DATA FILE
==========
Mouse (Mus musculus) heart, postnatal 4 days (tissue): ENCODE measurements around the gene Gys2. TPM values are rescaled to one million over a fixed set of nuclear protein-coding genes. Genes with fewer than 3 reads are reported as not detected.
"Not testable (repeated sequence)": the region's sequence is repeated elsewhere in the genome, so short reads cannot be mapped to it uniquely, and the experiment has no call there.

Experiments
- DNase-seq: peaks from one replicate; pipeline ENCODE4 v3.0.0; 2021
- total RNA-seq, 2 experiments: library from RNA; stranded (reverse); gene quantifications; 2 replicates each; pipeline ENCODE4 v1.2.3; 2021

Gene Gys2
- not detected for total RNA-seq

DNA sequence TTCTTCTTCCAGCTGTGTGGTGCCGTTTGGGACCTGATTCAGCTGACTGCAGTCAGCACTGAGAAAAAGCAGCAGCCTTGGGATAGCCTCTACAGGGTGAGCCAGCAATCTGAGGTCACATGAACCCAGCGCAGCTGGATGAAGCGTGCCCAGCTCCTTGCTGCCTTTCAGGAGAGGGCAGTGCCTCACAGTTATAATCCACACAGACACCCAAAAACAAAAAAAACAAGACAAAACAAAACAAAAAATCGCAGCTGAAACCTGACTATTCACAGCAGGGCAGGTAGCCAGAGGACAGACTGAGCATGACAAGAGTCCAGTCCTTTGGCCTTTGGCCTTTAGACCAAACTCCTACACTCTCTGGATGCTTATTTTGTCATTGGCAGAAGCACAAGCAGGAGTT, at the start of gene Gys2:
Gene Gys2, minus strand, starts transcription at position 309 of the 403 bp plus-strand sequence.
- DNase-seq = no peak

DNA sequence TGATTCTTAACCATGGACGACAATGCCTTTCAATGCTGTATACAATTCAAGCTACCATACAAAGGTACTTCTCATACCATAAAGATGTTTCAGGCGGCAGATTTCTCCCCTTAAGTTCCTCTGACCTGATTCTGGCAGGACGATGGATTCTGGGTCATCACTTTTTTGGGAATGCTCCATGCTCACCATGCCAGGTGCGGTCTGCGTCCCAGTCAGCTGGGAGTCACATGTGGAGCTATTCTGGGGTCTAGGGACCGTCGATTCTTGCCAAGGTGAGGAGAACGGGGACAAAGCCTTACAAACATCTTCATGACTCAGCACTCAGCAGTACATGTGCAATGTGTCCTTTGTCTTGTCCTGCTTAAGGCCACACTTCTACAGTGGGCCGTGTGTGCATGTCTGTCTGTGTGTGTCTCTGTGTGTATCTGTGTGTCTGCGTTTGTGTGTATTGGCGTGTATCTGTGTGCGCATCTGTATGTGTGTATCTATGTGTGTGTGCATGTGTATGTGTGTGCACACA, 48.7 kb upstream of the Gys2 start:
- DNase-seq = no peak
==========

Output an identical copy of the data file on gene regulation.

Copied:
Mouse (Mus musculus) heart, postnatal 4 days (tissue): ENCODE measurements around the gene Gys2. TPM values are rescaled to one million over a fixed set of nuclear protein-coding genes. Genes with fewer than 3 reads are reported as not detected.
"Not testable (repeated sequence)": the region's sequence is repeated elsewhere in the genome, so short reads cannot be mapped to it uniquely, and the experiment has no call there.

Experiments
- DNase-seq: peaks from one replicate; pipeline ENCODE4 v3.0.0; 2021
- total RNA-seq, 2 experiments: library from RNA; stranded (reverse); gene quantifications; 2 replicates each; pipeline ENCODE4 v1.2.3; 2021

Gene Gys2
- not detected for total RNA-seq

DNA sequence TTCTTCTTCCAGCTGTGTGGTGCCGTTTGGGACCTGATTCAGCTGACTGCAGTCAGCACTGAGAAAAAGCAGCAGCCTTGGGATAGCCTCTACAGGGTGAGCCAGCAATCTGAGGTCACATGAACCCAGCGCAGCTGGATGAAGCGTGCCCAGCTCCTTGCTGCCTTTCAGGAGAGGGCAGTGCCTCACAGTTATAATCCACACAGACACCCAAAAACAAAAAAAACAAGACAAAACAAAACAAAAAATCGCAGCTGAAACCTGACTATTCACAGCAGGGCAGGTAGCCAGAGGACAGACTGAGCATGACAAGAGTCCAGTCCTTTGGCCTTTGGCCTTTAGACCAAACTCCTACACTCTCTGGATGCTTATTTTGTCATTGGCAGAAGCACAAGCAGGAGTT, at the start of gene Gys2:
Gene Gys2, minus strand, starts transcription at position 309 of the 403 bp plus-strand sequence.
- DNase-seq = no peak

DNA sequence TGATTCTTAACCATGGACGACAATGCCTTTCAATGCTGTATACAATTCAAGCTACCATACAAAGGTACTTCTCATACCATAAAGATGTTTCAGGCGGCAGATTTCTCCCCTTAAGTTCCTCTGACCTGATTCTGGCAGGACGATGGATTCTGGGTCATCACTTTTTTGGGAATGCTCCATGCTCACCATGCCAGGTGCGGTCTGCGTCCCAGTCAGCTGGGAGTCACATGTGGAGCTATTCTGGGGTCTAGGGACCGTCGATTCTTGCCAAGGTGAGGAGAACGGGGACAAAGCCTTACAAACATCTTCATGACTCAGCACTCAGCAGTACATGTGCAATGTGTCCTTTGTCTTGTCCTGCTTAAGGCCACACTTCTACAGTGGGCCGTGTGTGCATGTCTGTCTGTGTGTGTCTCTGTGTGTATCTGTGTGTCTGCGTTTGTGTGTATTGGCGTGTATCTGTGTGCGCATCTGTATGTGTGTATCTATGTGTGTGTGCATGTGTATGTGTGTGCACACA, 48.7 kb upstream of the Gys2 start:
- DNase-seq = no peak